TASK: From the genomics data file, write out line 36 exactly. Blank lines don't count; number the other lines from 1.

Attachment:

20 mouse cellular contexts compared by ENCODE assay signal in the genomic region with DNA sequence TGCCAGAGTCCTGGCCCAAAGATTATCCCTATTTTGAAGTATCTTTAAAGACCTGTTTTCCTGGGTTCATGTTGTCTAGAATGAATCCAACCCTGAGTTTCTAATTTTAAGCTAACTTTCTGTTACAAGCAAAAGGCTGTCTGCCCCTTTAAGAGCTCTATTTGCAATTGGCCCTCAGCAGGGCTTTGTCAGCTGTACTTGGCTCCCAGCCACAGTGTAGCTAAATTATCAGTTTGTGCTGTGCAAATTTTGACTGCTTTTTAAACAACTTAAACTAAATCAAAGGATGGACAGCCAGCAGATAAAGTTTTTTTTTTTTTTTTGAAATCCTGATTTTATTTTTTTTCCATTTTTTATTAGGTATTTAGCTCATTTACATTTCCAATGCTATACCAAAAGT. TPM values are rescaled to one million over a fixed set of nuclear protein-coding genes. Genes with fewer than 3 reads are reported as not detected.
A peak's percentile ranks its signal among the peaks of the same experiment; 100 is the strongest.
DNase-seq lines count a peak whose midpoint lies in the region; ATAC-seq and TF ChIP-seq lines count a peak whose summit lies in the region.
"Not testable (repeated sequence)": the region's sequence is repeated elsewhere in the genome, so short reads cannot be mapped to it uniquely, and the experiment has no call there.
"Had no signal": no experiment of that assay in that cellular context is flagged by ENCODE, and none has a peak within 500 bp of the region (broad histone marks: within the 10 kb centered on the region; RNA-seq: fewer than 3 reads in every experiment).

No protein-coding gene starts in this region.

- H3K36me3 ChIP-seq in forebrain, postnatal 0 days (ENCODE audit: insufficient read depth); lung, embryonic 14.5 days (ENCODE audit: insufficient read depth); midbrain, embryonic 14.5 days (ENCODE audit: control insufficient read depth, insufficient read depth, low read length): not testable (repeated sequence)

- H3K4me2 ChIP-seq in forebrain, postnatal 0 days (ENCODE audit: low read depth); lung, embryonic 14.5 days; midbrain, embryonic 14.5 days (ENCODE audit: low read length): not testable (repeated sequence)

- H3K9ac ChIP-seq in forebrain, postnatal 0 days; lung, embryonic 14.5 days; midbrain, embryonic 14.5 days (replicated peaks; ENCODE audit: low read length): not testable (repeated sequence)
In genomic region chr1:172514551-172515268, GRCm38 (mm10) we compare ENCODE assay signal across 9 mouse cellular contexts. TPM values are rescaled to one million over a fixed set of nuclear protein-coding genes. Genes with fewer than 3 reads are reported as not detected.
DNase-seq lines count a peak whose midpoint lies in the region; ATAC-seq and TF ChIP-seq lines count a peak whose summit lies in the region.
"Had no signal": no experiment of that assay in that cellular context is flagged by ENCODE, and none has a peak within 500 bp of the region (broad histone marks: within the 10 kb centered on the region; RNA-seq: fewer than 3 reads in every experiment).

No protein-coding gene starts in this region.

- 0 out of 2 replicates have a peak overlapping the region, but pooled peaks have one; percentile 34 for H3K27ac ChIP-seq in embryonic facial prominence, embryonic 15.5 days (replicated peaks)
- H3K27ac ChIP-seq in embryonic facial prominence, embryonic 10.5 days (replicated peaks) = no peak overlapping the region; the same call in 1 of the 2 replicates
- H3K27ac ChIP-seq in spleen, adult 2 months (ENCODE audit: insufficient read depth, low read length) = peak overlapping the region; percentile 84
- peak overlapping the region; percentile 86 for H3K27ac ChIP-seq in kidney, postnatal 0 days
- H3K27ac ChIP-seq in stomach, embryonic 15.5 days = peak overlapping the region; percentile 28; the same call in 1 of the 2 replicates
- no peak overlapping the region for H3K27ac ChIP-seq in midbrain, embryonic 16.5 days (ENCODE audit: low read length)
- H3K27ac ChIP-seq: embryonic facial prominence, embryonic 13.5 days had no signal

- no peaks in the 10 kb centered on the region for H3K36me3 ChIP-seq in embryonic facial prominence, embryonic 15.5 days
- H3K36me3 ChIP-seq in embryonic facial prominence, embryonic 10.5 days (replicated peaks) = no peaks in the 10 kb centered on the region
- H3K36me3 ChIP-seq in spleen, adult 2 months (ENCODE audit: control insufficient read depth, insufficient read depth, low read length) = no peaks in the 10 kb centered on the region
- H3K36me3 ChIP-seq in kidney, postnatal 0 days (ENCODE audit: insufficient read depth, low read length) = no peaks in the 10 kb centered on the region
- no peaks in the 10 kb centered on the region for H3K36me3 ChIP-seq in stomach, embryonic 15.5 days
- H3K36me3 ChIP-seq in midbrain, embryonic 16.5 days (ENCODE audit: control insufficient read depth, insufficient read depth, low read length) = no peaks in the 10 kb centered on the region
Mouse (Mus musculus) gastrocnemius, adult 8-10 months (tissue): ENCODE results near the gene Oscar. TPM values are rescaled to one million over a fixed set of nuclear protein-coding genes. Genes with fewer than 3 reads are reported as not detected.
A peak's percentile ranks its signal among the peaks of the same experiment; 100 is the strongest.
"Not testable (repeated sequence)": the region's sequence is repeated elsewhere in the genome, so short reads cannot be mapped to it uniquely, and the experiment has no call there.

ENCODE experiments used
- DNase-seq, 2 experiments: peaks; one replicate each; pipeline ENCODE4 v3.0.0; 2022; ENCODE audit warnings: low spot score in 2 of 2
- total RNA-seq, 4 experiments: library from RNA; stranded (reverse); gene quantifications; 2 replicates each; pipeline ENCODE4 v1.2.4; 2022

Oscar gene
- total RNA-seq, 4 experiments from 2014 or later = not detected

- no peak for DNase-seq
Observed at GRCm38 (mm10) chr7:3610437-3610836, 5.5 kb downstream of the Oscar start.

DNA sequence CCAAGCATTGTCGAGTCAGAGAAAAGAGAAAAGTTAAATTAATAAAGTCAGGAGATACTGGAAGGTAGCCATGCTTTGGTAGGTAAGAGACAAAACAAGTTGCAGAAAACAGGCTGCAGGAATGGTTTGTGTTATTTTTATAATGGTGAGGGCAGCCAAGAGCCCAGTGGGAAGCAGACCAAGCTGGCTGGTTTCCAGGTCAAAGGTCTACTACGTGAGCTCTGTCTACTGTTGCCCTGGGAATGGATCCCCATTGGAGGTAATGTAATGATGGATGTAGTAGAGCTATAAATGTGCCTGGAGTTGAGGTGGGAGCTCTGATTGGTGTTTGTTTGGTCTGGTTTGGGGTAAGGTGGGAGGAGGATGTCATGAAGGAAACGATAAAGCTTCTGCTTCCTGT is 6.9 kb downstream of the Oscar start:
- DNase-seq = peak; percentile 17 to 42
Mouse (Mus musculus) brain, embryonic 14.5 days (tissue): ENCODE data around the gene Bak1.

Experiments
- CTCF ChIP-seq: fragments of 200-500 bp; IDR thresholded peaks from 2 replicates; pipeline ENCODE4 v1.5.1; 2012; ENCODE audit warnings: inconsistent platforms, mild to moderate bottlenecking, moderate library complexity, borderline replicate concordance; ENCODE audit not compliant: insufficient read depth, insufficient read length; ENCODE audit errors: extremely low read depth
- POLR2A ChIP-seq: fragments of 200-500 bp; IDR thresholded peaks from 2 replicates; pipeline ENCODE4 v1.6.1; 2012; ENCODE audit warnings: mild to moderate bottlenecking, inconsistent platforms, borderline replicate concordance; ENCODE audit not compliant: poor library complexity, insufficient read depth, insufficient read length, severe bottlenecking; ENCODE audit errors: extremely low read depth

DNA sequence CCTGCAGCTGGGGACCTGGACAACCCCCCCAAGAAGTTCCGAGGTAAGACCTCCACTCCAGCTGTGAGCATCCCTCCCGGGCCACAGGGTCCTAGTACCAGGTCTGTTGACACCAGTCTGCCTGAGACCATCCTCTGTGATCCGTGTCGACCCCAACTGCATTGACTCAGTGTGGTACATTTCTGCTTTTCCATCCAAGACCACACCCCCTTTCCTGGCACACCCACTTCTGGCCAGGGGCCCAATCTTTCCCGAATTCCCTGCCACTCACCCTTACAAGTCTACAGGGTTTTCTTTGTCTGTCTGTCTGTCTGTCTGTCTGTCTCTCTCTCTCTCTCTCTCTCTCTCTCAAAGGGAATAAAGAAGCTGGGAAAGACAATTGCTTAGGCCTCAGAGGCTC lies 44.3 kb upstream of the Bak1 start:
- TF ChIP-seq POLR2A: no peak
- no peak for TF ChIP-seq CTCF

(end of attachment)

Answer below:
Observed at GRCm38 (mm10) chr7:3610437-3610836, 5.5 kb downstream of the Oscar start.